Setting Up Your Bookkeeping in Hong Kong

This article is originally found here: https://www.globalfromasia.com/hongkongbookkeeping/

Many entrepreneurs cringe when they hear the word bookkeeping and accounting in Hong Kong. To be frank, I used to, and in some ways still do. But rather than running away from it and hoping it will go away – it’s best to suck it up and take charge.

Today we’ll go through the thought process of organizing your bookkeeping for your HK Limited company.

Get a cup of coffee, jot down some notes, and get inspired. Now let’s go!

What Your Business Type Matters For Bookkeeping

Not all bookkeeping is the same. There are a few different criteria to consider:

  • Products Business, Service Business, or Mix of Both? Are you a business that earns money by selling products (hard goods), or are you making money by providing a service. You can sell online or offline, as in bookkeeping terms it doesn’t matter (of course the technical method for online and offline is a bit different).
  • B2B or B2C? Buzz words you probably hear quite a bit. B2B means you are selling from your business to another business (business to business). This means that your customers (oftentimes I call them clients when they are a business account) are companies, not an individual. B2C is the opposite, you’re selling to end consumers, often called retail customers. These people are individuals making decisions for their own benefit and use, or as a gift for a special someone. You might say “well, I do both B2B and B2C”, so don’t get stressed out, but be aware that you are doing both.
  • What Is Your Industry? Various industries have a lot of different ways to have their businesses operate. Normally when you do accounting, it will only really let you put in 1 or 2 different industries in the system.

Create a Chart of Accounts

Cringe. Yes, this is overwhelming for newbies. But this is the center of your business. Here is how your accounting and business will flow. Many accounting software packages will help auto-generate them based on your industry and other questions you answered above. Yet I would still recommend working with your bookkeeper to ensure nothing is missing.

Here are typical accounts that you would list on a chart of accounts:

Income

Services
Parts / products sold
Sales write offs

Cost of Goods Sold

Materials
Labor
Outside services/Subcontractors
Supplies
Small tools

Expenses

Advertising
Marketing costs
Inventory used for promotion
Automobile Expense
Bank Service Charges
Cleaning
Contributions
Depreciation Expense
Discounts Taken
Dues and Subscriptions
Insurance
Subaccounts:
Auto Insurance
Business Liab & Contents
Disability Insurance
Life
Medical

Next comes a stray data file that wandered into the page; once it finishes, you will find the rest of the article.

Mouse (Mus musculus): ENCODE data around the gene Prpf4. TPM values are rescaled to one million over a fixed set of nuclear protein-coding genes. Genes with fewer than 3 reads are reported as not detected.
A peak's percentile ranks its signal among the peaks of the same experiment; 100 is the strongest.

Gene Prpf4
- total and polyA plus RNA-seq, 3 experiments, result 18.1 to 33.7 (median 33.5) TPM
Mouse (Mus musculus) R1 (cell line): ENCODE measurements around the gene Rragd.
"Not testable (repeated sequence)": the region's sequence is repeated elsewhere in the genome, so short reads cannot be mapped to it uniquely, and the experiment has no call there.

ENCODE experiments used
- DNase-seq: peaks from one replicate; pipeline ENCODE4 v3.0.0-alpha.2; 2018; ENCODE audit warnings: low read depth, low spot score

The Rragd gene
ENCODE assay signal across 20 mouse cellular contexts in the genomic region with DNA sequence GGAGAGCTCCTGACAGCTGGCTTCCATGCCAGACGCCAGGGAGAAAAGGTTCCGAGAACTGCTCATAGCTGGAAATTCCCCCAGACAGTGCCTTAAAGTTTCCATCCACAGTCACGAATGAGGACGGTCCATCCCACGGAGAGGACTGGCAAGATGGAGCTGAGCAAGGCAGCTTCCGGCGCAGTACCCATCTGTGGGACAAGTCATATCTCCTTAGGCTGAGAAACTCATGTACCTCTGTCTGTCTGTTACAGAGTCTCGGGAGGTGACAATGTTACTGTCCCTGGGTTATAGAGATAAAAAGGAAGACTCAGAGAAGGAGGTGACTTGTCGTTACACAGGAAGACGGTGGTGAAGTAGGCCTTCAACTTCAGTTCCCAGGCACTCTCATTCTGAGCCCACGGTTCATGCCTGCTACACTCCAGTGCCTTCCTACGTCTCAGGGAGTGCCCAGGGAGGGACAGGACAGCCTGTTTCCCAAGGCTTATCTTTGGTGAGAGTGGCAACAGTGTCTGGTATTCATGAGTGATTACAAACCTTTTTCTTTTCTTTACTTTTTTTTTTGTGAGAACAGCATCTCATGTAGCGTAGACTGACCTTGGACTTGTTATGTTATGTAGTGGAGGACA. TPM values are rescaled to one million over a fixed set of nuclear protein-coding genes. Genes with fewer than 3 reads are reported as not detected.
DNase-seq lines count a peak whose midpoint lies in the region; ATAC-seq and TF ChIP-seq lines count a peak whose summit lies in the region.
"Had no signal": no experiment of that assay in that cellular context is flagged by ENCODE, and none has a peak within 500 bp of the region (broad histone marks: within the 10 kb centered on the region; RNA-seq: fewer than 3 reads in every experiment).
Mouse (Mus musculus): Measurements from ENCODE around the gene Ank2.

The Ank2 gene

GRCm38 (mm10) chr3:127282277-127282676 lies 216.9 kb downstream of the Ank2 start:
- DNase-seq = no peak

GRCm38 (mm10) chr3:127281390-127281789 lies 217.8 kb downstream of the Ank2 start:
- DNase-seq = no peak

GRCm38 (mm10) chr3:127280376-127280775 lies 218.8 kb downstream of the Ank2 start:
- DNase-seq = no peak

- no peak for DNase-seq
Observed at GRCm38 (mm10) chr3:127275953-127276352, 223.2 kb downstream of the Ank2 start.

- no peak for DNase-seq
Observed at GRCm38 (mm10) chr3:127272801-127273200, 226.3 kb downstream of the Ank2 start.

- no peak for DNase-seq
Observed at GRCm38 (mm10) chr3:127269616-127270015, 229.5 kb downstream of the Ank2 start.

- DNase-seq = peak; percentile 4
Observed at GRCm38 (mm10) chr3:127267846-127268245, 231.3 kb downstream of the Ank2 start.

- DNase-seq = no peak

Interest Expense
Licenses and Permits
Maintenance & repairs
Meals & Entertainment
Merchant credit card fees
Office Expenses

Subaccounts
Computer expenses
Postage and Delivery
Office Supplies

Other Office Expenses
Payroll Taxes
Professional Fees
Rent
Salaries -Office
Salaries – Officers
Telephone
Travel
Utilities

Other Income

Interest Income

Other Expenses

Don’t stress too much if you miss something or want to remove something later. Of course it’s ideal to have it all set from the get-go, but you can go back to this as your business develops.

Add Your Products & Services

Once you have the chart of accounts setup, now it is time to add in the data you’ll be working with to buy and sell. This is a strategic event and you should do it before you start to enter all your transactions.

You can use the template spreadsheet in Quickbooks and download it to your desktop. There you can match up the products in your shopping cart or your service offering page. The more details you put in here the better, as it will save you time from entering it one by one each time you put in a new transaction.

List Out Client and Supplier Accounts

Next you will want to write out your customer accounts and supplier accounts.

Now this is when B2B or B2C comes into play. If you’re doing B2C, yes it’s a lot of transactions! You will not manually type in each individual’s name, address, and contact details in your accounting system. That is insane! So you can call them “Retail customer” as a general journal entry. Another way is you will integrate your ecommerce or POS system to your accounting software.

If you’re doing B2B, you may want to spend time putting in your bigger clients company name, contact person, address, email, and phone number. This way when you create an invoice to charge them for a product or large product order, it will auto-fill. And you can also run reports to see who your top clients are, as well as those who are late on paying you.

Do the same thing for supplier side. This is again up to you how detailed you want to get and how many suppliers you want to input. If you are buying from a supplier on a regular business and the monthly or yearly amount is significant, take care. I would recommend to invest the time to put their full company contact details there.

You can also use an Excel spreadsheet and then if you have software bulk import it to save time.

Start Entering Transactions

Now that you have the charts setup and the client/supplier information prepared, next you should start to put in some transactions.

This is where the magic happens! There are a few ways to get you transactions into the system:

Manually Create Invoices and Purchase Orders

This is the traditional way, and if you’re a B2B business, might be the main way you will enter your business transaction flow.

When you want to receive money, you will create an invoice. You can then export it as a PDF and email it to the client. Many times accounting software has the ability to send the email right inside the system. As you have the customer information already entered in it’s easy! The invoice will auto-complete their contact details in the invoice.

If you have products or services already created, you can then choose them from the dropdown menu. Either it will auto-fill the price and description, or you can manually type in what you need.

On the supplier side, for the most part it’s the same thing, except you make a PO (purchase order). If you have their contact details and what you’re buying pre-defined this is fast as well.

Once you make the payment, or the client pays the invoice, you can mark it as paid, and it will balance in the accounting system.

Import via CSV (Excel Spreadsheets)

Most online banks now allow you to export your transactions. Normally they let you do as a PDF, as a Excel, or as a CSV (comma separated values) file.

Most accounting software systems work with CSV format. Let’s hope your online banking system supports it.